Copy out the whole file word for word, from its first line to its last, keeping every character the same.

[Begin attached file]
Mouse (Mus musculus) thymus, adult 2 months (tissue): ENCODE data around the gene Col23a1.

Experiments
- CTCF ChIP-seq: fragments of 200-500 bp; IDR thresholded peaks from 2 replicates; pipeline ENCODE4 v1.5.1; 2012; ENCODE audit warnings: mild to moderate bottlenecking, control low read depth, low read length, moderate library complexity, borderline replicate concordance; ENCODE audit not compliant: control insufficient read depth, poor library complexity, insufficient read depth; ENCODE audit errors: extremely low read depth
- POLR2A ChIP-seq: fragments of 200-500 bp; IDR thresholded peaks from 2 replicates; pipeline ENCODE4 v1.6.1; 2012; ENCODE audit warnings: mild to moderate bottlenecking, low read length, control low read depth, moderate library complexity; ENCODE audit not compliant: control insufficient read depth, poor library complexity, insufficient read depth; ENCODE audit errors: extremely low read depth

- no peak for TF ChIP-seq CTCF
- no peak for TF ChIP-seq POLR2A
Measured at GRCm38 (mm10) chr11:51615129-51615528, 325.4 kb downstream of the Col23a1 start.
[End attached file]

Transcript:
Mouse (Mus musculus) thymus, adult 2 months (tissue): ENCODE data around the gene Col23a1.

Experiments
- CTCF ChIP-seq: fragments of 200-500 bp; IDR thresholded peaks from 2 replicates; pipeline ENCODE4 v1.5.1; 2012; ENCODE audit warnings: mild to moderate bottlenecking, control low read depth, low read length, moderate library complexity, borderline replicate concordance; ENCODE audit not compliant: control insufficient read depth, poor library complexity, insufficient read depth; ENCODE audit errors: extremely low read depth
- POLR2A ChIP-seq: fragments of 200-500 bp; IDR thresholded peaks from 2 replicates; pipeline ENCODE4 v1.6.1; 2012; ENCODE audit warnings: mild to moderate bottlenecking, low read length, control low read depth, moderate library complexity; ENCODE audit not compliant: control insufficient read depth, poor library complexity, insufficient read depth; ENCODE audit errors: extremely low read depth

- no peak for TF ChIP-seq CTCF
- no peak for TF ChIP-seq POLR2A
Measured at GRCm38 (mm10) chr11:51615129-51615528, 325.4 kb downstream of the Col23a1 start.